“…These early European-Americans eventually succumbed to the government of Great Britain. The religious-right propagandists like to put emphasis on this period of American history because, indeed, these first European-Americans did live under Christian rule and it makes it seem as if these first colonists established the government of the United States. They did not.” (Jim, 2005)

Although these early colonists would eventually bow to Christianity, Paganism would not stay hidden for long.

The government system that the colonists, now calling themselves Americans, set-up is what set America apart from the Monarchy system which most of the colonists came from, and which they desperately wanted to avoid. The Monarchy system is one of kings and queens where religion, now mostly Christian, also plays a large part in government due to the fact that most believers in Monarchy believe the king or queen to be direct descendants of the divinity.

“The most influential American colonists rebelled against Great Britain and their taxes, institutional churches, and desired to form an independent government free from religion and Monarchies.

On July 4, 1776, The Declaration of Independence (written by a deist) announced their independence to the world.” Thomas Jefferson, a scientist, clearly believed that nature was God. He once wrote, “”Nature intended me for the tranquil pursuits of science, by rendering them my supreme delight.”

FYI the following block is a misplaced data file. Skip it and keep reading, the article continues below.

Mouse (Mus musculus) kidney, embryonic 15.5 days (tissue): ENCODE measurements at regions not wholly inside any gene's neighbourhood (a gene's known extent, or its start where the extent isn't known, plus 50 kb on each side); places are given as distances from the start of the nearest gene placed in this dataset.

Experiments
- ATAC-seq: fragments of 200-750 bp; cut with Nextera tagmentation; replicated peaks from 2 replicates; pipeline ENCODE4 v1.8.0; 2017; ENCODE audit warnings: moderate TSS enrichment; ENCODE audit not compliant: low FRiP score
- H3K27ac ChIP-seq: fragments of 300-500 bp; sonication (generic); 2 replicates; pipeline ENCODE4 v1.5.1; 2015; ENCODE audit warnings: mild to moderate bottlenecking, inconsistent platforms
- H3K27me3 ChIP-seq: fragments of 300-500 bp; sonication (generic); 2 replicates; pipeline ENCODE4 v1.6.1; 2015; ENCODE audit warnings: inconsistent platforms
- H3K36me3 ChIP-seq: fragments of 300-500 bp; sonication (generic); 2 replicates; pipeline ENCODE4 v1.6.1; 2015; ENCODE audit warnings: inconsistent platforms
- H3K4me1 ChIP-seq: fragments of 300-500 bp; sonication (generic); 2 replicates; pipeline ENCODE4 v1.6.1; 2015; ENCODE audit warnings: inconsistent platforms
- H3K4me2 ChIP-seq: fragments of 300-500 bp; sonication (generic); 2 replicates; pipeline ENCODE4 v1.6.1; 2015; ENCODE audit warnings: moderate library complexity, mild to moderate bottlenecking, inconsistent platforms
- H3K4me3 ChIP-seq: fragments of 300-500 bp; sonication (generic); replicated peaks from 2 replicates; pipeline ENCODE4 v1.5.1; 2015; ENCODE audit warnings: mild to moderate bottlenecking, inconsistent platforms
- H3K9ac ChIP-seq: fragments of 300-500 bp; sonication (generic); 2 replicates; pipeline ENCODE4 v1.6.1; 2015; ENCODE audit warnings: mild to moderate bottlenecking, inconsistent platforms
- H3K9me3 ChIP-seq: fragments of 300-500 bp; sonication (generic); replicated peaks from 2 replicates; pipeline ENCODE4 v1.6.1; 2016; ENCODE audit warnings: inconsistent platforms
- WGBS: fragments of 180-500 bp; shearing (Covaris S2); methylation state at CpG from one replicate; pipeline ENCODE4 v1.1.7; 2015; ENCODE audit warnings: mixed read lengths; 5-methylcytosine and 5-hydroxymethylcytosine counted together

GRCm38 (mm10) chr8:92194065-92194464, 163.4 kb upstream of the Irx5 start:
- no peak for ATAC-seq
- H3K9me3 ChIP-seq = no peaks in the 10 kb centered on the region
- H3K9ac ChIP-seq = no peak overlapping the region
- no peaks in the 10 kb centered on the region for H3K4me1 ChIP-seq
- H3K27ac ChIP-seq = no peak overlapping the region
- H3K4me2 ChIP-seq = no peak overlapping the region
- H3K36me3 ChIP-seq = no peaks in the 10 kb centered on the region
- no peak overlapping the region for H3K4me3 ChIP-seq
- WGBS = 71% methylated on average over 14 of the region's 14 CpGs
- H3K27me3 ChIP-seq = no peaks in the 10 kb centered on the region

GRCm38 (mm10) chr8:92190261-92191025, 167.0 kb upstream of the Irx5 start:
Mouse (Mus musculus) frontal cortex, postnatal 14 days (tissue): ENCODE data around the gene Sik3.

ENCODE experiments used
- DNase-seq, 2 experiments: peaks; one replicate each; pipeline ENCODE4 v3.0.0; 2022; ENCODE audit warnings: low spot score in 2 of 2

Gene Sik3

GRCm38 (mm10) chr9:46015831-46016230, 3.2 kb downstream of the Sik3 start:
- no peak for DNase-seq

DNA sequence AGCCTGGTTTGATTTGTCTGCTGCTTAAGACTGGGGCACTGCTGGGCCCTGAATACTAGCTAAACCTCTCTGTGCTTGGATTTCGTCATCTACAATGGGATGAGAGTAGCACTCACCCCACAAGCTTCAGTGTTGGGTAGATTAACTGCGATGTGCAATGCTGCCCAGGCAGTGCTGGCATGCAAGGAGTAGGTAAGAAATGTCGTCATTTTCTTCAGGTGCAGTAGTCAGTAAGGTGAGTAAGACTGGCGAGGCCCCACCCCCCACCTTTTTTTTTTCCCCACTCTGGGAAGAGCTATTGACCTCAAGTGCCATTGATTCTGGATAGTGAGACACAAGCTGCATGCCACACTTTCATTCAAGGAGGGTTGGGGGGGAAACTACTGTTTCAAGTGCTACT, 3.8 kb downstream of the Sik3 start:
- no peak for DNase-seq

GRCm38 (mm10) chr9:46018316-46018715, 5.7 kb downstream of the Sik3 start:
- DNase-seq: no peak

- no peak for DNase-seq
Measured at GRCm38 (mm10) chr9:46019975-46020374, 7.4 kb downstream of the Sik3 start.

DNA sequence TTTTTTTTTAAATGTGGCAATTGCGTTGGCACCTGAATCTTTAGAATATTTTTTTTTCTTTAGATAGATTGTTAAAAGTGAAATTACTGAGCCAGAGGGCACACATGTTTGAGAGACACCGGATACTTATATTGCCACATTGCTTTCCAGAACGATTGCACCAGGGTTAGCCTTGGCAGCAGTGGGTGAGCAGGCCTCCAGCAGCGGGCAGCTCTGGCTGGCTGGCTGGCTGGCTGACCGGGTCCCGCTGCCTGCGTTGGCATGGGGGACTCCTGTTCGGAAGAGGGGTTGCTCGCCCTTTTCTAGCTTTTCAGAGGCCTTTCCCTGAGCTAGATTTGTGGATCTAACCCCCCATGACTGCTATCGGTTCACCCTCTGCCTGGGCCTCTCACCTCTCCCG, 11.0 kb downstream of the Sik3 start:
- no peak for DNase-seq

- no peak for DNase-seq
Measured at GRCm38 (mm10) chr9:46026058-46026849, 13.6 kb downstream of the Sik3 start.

Even in the Declaration of Independence he wrote, “When in the Course of human events, it becomes necessary for one people to dissolve the political bands which have connected them with another, and to assume, among the Powers of the earth, the separate and equal station to which the Laws of Nature and of Nature’s God entitle them, a decent respect to the opinions of mankind requires that they should declare the causes which impel them to the separation.”

Thomas Paine also helped lead the way in separating church from state and questioning the Christian and Monarchist beliefs.

The Constitution itself barely mentions religion, quite on purpose. (Jim, 2005) With all this being true, how can it be truthfully said that America is a Christian based country?

Even the monuments in Washington D.C. replicate buildings or monuments to pagan gods. The Washington Monument being an Egyptian obelisk, as well as many of the buildings is designed after the Greek Parthenon and the Roman Pantheon, buildings specifically built for the worship of Pagan gods.

There are statues of Pagan gods littered across courthouses and monuments all over the United States. Even the graves of many of the founding fathers of America are decorated with Pagan symbols and bare no crucifixes, crosses, or any mention of Christianity. (Jim, 2005)

Even some of the holidays that Americans celebrate today are derived from Pagan holidays or seasonal celebrations. Halloween, Thanksgiving, and New Years, were all Pagan, seasonal, traditions long before the advent of Christianity; the holidays were just known by different names.